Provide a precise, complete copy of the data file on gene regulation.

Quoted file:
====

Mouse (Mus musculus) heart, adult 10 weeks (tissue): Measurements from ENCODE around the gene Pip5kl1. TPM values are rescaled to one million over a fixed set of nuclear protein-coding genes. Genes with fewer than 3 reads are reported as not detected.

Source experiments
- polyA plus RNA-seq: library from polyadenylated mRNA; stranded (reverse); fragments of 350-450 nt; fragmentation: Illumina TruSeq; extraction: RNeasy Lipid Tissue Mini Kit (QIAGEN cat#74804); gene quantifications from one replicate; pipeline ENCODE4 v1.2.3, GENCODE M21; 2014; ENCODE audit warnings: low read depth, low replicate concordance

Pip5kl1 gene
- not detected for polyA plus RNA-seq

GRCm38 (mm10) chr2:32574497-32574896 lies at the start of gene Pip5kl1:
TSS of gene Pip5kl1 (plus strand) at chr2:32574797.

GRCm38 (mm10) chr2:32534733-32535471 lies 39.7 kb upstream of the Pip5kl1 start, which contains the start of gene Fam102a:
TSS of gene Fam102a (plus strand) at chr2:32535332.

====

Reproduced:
Mouse (Mus musculus) heart, adult 10 weeks (tissue): Measurements from ENCODE around the gene Pip5kl1. TPM values are rescaled to one million over a fixed set of nuclear protein-coding genes. Genes with fewer than 3 reads are reported as not detected.

Source experiments
- polyA plus RNA-seq: library from polyadenylated mRNA; stranded (reverse); fragments of 350-450 nt; fragmentation: Illumina TruSeq; extraction: RNeasy Lipid Tissue Mini Kit (QIAGEN cat#74804); gene quantifications from one replicate; pipeline ENCODE4 v1.2.3, GENCODE M21; 2014; ENCODE audit warnings: low read depth, low replicate concordance

Pip5kl1 gene
- not detected for polyA plus RNA-seq

GRCm38 (mm10) chr2:32574497-32574896 lies at the start of gene Pip5kl1:
TSS of gene Pip5kl1 (plus strand) at chr2:32574797.

GRCm38 (mm10) chr2:32534733-32535471 lies 39.7 kb upstream of the Pip5kl1 start, which contains the start of gene Fam102a:
TSS of gene Fam102a (plus strand) at chr2:32535332.